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Labor Day reflections: First jobs create lasting impressions

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Jim Leute
August 30, 2014

JANESVILLE—Karla Krueger's childhood jobs ranged from menial to disgusting.

As a youngster, she earned 50 cents an hour mowing grass, painting boat docks, pumping gas and serving burgers and beer at her parents' supper club, Krueger's Cove, on the Rock River between Janesville and Beloit.

In between, she also found time to pick up discarded cigarette butts and chewing tobacco near the club's front door.

The takeaway from each still fuels Krueger as she celebrates her 30th year as an entrepreneur and owner of Krueger Graphics in Janesville.

“Hard work and long hours is what start-up businesses can expect,” Krueger said. “Being an entrepreneur is rewarding.

“After seeing my grandparents and my parents have success, it gave me the drive, courage, creativity and stamina to try it myself in 1984.”

As the nation prepares to celebrate it's 120th official Labor Day, The Gazette asked Krueger and several other local business and community leaders about their first jobs and the lessons they learned from them.

Krueger's company is a full-service graphic design, marketing and business-consulting agency.

Krueger Graphics has now outlived both Krueger's Cove and Krueger's Sport Shop, the business her grandparents operated in Beloit. Krueger's Cove was open from 1966 to 1984, while the sport shop was open from 1947 to 1970.

From an early age, Krueger's passion was art, particularly pottery, but she eventually recognized that a career in pottery probably wasn't going to pay her bills.

Instead, she combined her artistic passion with her family's entrepreneurial spark to launch her business.

“The reason I get up every day, even after 30 years, is to help people who have the same passion for their business that I had when I started way back when,” Krueger said. “I can see it in their eyes, hear it in their tone and sense it in their attitude toward their business.”

Krueger has been active in Wisconsin Women Entrepreneurs and Business Networking International, an organization that fosters the development and exchange of business referrals.

“I really enjoy meeting young entrepreneurs,” she said. “They need someone to tell them the truth and bounce ideas off.

“If you are thinking about starting a business, go for it. If you have not been happy with your current job and dream of trying to start your own, you should. Whether you fail or succeed as an entrepreneur, at least you will not have any regrets.”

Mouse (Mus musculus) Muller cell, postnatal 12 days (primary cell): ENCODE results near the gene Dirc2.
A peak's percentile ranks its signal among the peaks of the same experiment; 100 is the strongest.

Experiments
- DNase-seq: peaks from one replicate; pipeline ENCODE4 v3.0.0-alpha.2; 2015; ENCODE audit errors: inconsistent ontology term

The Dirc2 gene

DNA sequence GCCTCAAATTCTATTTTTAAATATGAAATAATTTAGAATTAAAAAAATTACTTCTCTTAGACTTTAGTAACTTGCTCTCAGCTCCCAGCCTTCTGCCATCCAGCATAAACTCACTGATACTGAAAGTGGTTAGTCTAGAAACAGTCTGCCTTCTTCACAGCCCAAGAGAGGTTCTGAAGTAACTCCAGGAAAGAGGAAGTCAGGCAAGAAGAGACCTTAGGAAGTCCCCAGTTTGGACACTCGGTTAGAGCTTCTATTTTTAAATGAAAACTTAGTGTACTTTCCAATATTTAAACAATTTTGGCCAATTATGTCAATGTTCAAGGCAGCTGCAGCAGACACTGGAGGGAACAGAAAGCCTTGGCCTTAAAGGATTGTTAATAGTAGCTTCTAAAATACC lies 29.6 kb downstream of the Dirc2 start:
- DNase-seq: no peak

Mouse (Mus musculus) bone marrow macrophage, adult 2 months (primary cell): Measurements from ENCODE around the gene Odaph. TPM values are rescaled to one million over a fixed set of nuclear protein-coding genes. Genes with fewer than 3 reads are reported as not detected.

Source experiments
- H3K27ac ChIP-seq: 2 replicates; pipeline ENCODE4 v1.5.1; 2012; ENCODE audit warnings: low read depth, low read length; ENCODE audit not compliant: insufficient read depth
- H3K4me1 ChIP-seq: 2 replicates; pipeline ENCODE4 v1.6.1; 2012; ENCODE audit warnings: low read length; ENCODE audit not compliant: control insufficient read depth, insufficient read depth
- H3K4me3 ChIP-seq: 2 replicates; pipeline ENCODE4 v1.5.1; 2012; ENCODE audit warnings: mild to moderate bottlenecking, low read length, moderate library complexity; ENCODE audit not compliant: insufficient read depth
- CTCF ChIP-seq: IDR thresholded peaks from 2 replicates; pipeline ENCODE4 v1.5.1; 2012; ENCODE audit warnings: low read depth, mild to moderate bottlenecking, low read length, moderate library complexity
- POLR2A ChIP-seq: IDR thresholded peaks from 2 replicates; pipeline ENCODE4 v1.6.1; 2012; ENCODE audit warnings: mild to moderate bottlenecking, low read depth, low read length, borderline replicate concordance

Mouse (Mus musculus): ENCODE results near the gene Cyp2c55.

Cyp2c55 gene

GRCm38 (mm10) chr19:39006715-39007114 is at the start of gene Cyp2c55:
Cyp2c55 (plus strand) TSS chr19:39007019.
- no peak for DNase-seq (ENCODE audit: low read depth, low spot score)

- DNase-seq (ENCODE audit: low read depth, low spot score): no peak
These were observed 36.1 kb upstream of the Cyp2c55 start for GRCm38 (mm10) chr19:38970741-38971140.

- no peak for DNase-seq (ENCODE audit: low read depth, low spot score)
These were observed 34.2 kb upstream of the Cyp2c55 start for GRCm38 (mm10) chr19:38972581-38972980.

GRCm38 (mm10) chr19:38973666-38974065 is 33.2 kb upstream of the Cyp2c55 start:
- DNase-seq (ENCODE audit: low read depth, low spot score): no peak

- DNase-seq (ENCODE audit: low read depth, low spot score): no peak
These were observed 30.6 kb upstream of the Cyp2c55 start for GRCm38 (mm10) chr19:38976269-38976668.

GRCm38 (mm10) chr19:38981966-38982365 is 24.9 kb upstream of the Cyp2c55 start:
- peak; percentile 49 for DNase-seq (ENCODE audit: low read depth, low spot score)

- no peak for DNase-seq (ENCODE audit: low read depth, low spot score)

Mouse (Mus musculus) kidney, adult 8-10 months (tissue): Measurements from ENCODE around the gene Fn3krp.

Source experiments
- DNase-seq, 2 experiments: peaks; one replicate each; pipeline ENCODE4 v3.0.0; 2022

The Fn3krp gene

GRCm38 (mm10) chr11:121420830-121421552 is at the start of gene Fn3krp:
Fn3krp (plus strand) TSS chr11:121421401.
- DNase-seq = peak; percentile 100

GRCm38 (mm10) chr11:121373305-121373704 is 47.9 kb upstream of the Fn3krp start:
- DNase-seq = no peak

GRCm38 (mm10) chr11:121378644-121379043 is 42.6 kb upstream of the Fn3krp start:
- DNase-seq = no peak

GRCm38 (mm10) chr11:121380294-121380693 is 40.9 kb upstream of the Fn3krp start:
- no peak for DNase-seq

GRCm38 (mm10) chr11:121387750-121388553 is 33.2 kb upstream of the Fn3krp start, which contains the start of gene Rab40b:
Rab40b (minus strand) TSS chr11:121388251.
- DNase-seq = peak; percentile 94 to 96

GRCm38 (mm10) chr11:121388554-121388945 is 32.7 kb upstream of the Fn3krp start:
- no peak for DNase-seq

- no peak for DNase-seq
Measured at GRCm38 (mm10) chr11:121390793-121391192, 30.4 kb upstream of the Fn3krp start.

DAVID PARR

-- Current position: Teacher in the Janesville School District.

-- First job: “Farm hand working for Jim Dewitt near Tiffany.”

-- How did experiences gained on your first job help you with your career? “Working on a farm taught me the satisfaction of a completed task, however temporary.

“We baled hay in a two-week cycle, we would mow, windrow, bale, and mow it in the top of the barn. Two weeks later, we would start the process over in another field.

“In between haying, we would continue to feed the cows, milk the cows, clean the barn and make repairs around the farm. The continual cycle was only interrupted by weather.

“Everyday you felt you accomplished something, and you could look on with pride what you had accomplished.”

DAVID BAGLEY

-- Current position: Assurance director with McGladrey, Janesville.

-- How did experiences gained on your first job help you with your career? “Growing up in Janesville, I had the unique experience of spending my summers away from home as a counselor at two different Boy Scout summer camps.”

“… It was during these summers away from Janesville that I gained confidence to be independent from my parents and began to develop as a young man. This confidence allowed me to become a leader as I worked in various roles teaching young scouts skills that helped them grow and attain certain achievements.

“… The skills I learned during this time still help me today as I interact with employees and clients as a certified public accountant. Being able to interact with people is just as important as understanding complex tax legislation. The experiences I learned on my first job have allowed me to communicate better as I provide training, encouragement and leadership in my professional career.”

JAVON BEA

-- Current position: President and CEO, Mercy Health System, Janesville.